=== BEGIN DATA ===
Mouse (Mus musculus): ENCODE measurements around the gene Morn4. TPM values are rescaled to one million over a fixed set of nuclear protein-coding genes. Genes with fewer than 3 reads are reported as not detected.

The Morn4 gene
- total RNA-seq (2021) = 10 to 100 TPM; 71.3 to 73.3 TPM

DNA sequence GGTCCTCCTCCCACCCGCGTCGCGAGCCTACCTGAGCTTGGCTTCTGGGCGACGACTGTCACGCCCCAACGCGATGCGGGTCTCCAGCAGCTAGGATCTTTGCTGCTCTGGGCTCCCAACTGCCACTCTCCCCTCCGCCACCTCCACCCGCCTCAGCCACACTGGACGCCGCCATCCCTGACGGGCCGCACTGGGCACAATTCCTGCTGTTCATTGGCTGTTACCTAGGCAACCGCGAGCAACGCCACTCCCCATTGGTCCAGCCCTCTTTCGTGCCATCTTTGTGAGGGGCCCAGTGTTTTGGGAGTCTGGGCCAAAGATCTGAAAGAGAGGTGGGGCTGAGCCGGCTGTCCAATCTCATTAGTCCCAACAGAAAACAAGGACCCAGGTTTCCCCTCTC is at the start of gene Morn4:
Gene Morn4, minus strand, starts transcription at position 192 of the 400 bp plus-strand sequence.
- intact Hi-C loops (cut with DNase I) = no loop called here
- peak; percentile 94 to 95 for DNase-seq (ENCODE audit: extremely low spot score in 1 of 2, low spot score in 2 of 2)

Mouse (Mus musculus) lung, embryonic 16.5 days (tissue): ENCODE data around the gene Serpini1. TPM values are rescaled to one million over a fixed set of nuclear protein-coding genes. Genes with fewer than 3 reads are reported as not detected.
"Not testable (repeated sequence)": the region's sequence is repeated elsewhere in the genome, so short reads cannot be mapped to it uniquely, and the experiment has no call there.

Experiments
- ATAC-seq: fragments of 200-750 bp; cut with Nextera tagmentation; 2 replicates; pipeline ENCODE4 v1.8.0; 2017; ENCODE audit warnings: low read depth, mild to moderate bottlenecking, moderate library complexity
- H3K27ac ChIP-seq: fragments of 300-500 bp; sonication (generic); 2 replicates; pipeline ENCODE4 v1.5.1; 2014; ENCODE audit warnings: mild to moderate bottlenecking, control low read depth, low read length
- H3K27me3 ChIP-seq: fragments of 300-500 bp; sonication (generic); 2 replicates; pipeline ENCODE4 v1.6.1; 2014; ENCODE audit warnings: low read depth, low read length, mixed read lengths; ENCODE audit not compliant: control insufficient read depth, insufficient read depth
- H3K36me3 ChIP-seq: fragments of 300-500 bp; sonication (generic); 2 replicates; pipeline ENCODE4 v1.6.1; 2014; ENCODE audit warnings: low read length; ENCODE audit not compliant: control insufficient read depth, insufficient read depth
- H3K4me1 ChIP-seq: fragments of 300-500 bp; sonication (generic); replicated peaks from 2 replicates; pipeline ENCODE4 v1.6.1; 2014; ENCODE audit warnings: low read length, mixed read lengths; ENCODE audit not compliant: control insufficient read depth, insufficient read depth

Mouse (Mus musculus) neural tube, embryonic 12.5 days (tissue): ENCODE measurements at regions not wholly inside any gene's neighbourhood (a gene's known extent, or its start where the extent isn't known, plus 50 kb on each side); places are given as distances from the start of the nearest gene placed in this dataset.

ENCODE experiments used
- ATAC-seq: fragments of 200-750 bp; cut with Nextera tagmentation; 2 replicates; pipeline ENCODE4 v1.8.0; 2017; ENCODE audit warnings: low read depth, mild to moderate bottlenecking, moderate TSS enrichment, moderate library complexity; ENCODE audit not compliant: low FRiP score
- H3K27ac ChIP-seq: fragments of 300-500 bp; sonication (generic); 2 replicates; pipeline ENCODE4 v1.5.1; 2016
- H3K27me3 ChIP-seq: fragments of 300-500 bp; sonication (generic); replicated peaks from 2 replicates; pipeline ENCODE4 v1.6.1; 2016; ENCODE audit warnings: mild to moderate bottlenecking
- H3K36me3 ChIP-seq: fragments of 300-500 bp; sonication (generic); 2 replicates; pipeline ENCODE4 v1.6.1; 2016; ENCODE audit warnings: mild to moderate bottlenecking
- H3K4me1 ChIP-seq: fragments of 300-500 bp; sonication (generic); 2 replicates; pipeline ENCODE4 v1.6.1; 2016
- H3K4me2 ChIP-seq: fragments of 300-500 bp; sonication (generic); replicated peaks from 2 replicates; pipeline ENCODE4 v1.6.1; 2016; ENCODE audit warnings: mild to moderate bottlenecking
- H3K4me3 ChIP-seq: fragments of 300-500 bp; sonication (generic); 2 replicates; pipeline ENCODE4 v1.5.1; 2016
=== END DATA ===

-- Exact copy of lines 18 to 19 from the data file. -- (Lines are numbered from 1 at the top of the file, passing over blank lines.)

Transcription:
- ATAC-seq: fragments of 200-750 bp; cut with Nextera tagmentation; 2 replicates; pipeline ENCODE4 v1.8.0; 2017; ENCODE audit warnings: low read depth, mild to moderate bottlenecking, moderate TSS enrichment, moderate library complexity; ENCODE audit not compliant: low FRiP score
- H3K27ac ChIP-seq: fragments of 300-500 bp; sonication (generic); 2 replicates; pipeline ENCODE4 v1.5.1; 2016